LIFO Accounting

In LIFO accounting, a historical method of recording the value of inventory, a firm records the last units purchased as the first units sold. LIFO is an acronym for "last in, first out." Sometimes the term FILO ("first in, last out") is used synonymously. LIFO accounting is in contrast to FIFO accounting.

Since prices generally rise over time, this method records the sale of the most expensive inventory first and thereby can reduce taxes. However, this method rarely reflects the physical flow of indistinguishable items (perhaps a heap of coal with shipments being added to and taken from the top might be an isolated case) and is not permitted under UK GAAP and IAS.

However, LIFO valuation is permitted under US GAAP in the belief that an ongoing business does not realize an economic profit solely from inflation. Canadian GAAP permits its use for reporting purposes, while the Canada Revenue Agency does not allow LIFO to be used for tax filing. When prices are increasing, they must replace inventory currently being sold with higher priced goods. LIFO better matches current cost against current revenue. It also defers paying taxes on phantom income arising solely from inflation. LIFO is attractive to business in that it delays a major detrimental effect of inflation, namely higher taxes.

Because LIFO often delays the recognition of profits and defers tax payments, businesses may request permission from the IRS to use the LIFO method by filing IRS Form 970, Application To Use LIFO Inventory Method.


FIFO accounting

FIFO accounting is a common method for recording the value of inventory. It is appropriate where there are many different batches of similar products. The method presumes that the next item to be shipped will be the oldest of that type in the warehouse. In practice, this usually reflects the underlying commercial substance of the transaction, since many companies rotate their inventory. This is in contrast to LIFO.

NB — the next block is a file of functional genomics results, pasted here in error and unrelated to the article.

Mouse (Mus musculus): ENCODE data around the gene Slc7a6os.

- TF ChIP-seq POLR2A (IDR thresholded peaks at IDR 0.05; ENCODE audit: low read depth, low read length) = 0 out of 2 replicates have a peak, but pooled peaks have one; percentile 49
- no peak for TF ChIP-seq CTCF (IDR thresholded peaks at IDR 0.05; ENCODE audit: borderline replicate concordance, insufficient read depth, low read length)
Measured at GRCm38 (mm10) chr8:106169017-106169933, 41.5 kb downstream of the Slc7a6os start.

In an economy of rising prices (during inflation), it is common for beginning companies to use FIFO for reporting the value of merchandise to bolster their balance sheet. As the older and cheaper goods are sold, the newer and more expensive goods remain as assets on the company's books. Having the higher valued assets and the lower purchase costs of the sold goods part of the company's books, increases the chances of getting a loan from potential creditors for the company. However, as the company grows it may switch to LIFO to reduce the amount of taxes it pays to the government.


LIFO liquidation

Notwithstanding its deferred tax advantage, a LIFO inventory system can lead to LIFO liquidation, a situation where in the absence of new replacement inventory or a search for increased profits, older inventory is increasingly liquidated, or sold. If prices have been rising, for example through inflation, this older inventory will have a lower cost, and its liquidation will lead to the recognition of higher net income and the payment of higher taxes, thus reversing the deferred tax advantage that initially encouraged the adoption of a LIFO system. Some companies who use LIFO have decades-old inventory recorded on their books at a very low cost. For these companies LIFO liquidation would result in an inflated net income and higher tax payments. This situation is usually undesirable; on rare occasions a company in financial stress may abuse this method to temporarily increase income.